Entertainment Weekly chatted with actress Melissa McBride about Carol’s flashbacks, her surprising change of heart in the episode, and more!
ENTERTAINMENT WEEKLY: So let’s start with the most pressing question: What do you think of that piece of art on the wall?
MELISSA McBRIDE: [Laughs] It looked like a dog took a crap and wiped its ass! I concur! Nothing wrong with that though — the dog expressing himself.
Yes, the dog was the artist, I guess. Okay, we see all these flashback bits and pieces of what happened to Carol in this episode after she was kicked out of the prison by Rick. Was it nice to fill in the blanks on some of what happened there?
Yeah, it was nice to go back to illustrate what is going on in her mind with her memory of all that she has had to do, and how that has affected her and who she is now and the way she is looking at herself in the world. It was wonderful to see how she had struggled with what she has had to do.
My favorite flashback, and I was lucky enough to be there on set that day when you filmed it, was the scene right after you’ve left Rick. You’re just sitting there in the car and a zombie starts banging his arm on the window and you yell “GO AWAY!” just like you can’t be bothered with this nuisance right now. What’s Carol feeling there?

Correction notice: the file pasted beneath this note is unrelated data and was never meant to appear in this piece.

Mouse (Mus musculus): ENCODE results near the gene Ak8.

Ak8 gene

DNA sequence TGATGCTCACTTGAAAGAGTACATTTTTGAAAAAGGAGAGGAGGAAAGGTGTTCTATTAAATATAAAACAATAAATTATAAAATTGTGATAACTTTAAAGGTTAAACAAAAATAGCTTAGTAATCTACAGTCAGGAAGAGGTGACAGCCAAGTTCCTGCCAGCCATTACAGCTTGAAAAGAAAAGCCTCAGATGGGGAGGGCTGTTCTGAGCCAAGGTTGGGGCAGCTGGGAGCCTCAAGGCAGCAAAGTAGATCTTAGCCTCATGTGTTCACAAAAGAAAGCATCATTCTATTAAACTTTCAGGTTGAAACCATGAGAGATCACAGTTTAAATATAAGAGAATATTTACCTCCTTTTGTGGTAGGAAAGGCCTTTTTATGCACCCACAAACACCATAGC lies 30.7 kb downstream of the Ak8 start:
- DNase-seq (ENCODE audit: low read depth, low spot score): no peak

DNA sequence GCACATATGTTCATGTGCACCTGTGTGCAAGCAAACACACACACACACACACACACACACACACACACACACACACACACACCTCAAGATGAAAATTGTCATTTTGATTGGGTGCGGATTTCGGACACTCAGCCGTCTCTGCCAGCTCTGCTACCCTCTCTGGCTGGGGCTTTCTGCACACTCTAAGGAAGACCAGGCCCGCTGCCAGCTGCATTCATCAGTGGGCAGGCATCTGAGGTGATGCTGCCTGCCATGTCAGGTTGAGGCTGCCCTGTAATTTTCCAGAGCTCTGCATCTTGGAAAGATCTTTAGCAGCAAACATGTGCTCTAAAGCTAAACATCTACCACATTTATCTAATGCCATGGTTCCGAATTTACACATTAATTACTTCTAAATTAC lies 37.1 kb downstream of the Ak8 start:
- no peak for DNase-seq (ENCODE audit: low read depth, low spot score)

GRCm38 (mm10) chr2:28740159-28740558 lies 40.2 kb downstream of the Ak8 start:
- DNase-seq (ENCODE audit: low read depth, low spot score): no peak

I think that’s symbolic of this overall nuisance of the world as it is, and everything she’s trying to do is coming up against her in a way. This episode explores so much of that and what are these fine lines? And what can I do in the strength that I have and the weaknesses that still exist? And what am I able to do to help? She has very significant points of view from where’s she’s been to where she’s ended up. She’s trying all that she can and is still kind of being shot down. So there’s this conflict of knowing and feeling what she needs to do, but with the fear of being shot down. And it is to help the people that she’s with, and there is so much in her mind as far as I’m concerned — so much.
We get to see that when she’s at the window talking about how she was very passive in her former life and was just kind of waiting for something to happen. And then she learned to be more proactive. This world forced her to be more proactive. So you can take a passive role or you can take a proactive role, but damned if you do, damned if you don’t. What are you waiting for and what are you fighting for? These real world challenges and mental challenges still exist. They always will in that world. I especially like the teetering of the van. I took that as very symbolic of the teetering of the mental states of these characters sort of teetering.
So much of this episode was what you’re talking about and Carol coming to terms with how she’s evolved and what she’s become. And we see her changing a lot even in the current events in this one episode. At one point she wants to shoot Noah for stealing their weapons, but then later she insists on saving him. Why the change of heart?